One of the little-known dangers that exists while traveling is the risk of sustained asbestos inhalation. While asbestos is often associated with work in construction and the automotive fields, carelessness can often lead to sustained inhalation of asbestos. Asbestos is, when airborne, largely colorless and odorless. Because of this, it’s often not noticed in areas it should be. Travelers are often unaware of environmental hazards in the environments that they visit, and because of this, the risk of asbestos exposure is considerably greater.
According to Shrader & Associates, when traveling there are a few precautions that can be taken to avoid the risk of unnecessary asbestos inhalation. While there’s no way to predict every situation, common mistakes—which have far-reaching negative consequences—can be avoided. With a few smart tips, you and your family can remain safe and relatively free from asbestos contamination. Taking some simple precautions can help travelers avoid illnesses related to asbestos exposure later.
Asbestos is Legal and Common in Many Parts of the U.S and Other Countries
It’s important to note that while asbestos is no longer used in a lot of modern construction due to its well-documented health hazards that this rule is not universal, even throughout the United States. There are many countries that continue to produce and use asbestos without concern for potential health risks later. So the first thing to consider when traveling is whether the region to which you’re traveling has a lax policy (or none at all) on asbestos use. Making sure that you avoid asbestos heavy areas in such situations is paramount. Throughout the world, over 107,000 people each year are exposed to asbestos and are at risk for asbestos related illnesses according to the World Health Organization.
Avoid Older Hotels And Study Your Surroundings When Traveling
One of the easiest ways to avoid asbestos, whether or not the area is still using asbestos regularly, is to stay at newer hotels. Newer hotels are often using the latest techniques in construction, and while asbestos may be infrequently used in piping, it’s rarely used to insulate walls, for example. Older hotels and cottages were often constructed with asbestos and there is a much higher chance (particularly depending on the construction itself) of asbestos exposure. Often there are cracks and drafts in older edifices increasing the possibility of asbestos exposure. Taking stock of your hotel room (or avoiding an older hotel altogether) will help reduce the chance you’re exposed to asbestos.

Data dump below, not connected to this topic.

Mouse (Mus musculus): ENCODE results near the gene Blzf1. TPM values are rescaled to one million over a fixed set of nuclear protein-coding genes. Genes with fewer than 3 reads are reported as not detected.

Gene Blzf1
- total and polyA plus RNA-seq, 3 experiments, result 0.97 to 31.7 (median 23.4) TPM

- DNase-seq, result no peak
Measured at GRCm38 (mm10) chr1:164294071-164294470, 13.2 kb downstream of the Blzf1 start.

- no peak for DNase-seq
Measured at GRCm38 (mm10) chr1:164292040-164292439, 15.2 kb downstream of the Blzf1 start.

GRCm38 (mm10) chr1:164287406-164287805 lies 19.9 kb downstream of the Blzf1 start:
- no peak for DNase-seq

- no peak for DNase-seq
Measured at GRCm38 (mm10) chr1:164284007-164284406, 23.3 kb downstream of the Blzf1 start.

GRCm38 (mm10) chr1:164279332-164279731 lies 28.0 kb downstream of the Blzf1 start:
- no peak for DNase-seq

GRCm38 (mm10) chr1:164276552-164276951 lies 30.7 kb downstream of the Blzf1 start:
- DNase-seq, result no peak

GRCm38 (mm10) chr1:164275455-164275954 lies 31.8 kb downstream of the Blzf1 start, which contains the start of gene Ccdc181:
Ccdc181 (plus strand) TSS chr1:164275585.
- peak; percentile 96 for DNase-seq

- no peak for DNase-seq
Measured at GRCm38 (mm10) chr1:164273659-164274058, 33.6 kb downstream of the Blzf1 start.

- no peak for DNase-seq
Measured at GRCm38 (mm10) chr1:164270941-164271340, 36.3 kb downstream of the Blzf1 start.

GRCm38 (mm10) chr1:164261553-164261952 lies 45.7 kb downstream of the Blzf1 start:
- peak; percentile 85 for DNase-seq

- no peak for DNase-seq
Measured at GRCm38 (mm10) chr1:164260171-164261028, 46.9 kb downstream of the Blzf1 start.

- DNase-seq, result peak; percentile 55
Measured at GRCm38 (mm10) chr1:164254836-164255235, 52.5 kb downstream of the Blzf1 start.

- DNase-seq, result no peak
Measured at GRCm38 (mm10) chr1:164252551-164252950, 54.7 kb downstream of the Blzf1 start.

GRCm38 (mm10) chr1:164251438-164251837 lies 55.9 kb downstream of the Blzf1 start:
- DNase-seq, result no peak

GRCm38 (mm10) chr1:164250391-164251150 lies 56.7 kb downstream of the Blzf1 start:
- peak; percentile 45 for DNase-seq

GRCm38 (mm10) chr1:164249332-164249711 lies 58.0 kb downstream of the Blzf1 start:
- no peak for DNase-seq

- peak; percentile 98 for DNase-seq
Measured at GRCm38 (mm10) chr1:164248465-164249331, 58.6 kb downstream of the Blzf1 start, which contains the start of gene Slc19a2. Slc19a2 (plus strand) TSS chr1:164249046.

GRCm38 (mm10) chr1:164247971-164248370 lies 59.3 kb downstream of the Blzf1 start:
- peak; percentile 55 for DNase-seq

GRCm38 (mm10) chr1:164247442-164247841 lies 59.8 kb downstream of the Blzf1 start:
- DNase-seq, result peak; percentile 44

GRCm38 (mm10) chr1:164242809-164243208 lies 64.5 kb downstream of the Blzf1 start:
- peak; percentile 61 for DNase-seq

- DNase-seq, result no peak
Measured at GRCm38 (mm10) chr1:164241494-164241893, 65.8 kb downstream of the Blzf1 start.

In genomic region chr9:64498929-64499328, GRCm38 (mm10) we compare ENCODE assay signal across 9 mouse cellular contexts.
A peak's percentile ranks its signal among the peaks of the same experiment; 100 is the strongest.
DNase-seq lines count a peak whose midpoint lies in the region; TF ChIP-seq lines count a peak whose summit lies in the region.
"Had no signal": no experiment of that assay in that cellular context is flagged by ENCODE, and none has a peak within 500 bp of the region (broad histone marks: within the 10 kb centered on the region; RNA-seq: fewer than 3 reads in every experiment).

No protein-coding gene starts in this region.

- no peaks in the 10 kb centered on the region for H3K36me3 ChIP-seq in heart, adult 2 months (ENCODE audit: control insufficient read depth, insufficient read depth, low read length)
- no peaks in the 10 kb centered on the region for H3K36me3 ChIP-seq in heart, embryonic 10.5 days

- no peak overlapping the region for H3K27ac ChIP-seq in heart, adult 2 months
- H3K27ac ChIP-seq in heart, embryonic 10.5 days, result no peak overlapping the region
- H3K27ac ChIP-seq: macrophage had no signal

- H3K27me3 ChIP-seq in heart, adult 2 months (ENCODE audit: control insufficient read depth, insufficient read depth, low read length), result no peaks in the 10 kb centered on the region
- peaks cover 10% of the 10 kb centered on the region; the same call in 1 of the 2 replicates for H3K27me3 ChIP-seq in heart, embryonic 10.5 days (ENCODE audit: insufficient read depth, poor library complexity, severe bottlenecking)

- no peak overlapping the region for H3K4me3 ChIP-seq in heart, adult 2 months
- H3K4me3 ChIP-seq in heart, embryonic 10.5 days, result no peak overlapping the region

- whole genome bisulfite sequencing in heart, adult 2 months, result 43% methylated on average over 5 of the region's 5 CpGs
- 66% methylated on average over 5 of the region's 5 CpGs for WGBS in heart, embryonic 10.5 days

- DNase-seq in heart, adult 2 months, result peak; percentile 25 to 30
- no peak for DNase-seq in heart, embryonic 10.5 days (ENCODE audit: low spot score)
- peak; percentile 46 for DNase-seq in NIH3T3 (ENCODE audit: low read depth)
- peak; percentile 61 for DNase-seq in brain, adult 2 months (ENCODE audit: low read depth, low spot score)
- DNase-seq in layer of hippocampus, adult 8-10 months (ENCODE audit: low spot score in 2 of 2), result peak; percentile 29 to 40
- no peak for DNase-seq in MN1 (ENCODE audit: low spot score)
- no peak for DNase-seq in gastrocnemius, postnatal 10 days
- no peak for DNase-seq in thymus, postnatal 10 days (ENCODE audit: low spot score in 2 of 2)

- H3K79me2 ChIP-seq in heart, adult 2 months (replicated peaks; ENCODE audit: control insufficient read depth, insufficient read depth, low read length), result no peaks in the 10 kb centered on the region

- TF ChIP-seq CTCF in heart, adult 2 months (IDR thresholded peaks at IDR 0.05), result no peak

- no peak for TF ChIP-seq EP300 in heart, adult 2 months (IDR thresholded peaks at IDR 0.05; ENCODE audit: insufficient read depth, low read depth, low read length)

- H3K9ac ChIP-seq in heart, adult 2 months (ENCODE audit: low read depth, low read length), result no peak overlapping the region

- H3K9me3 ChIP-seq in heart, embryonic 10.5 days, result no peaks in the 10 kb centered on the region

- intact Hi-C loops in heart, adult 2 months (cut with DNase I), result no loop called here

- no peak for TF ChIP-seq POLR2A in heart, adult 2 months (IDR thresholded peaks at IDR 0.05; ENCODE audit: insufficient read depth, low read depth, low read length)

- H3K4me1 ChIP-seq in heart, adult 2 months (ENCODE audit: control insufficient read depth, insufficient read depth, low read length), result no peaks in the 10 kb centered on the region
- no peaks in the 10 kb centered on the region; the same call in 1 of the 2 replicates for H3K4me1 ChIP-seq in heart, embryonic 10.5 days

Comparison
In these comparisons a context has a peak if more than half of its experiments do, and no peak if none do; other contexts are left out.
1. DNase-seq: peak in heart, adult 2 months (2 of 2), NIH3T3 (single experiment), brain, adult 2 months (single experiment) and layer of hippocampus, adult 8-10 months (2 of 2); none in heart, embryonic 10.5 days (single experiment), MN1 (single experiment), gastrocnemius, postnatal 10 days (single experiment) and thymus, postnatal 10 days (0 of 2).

Stick to More Well-Worn Paths
One of the easiest ways to avoid potential asbestos exposure, though it may seem counter-intuitive when traveling for leisure, is to stick with the well-worn path. Out of the way, quiet locations sound nice on the surface, but the truth is that you are usually dealing with lower maintenance and older properties, which substantially increase your chance of asbestos exposure. It may be more expensive to deal with the “central” hotels, but in exchange you can usually have the peace of mind that asbestos exposure may have already been dealt with and that your chances of exposure are substantially reduced.
In short, know your environment, avoid potential hotspots for asbestos, and stick with the most popular areas. Always inspect for cracks and drafts in insulation. These tips may seem to put a slight inconvenience on travelers, but they can save those travelers future headaches from inadvertent asbestos exposure.
This article was contributed on behalf of Shrader & Associates, a law firm that can help explore your treatment options. Check out their website today and see how they can help you!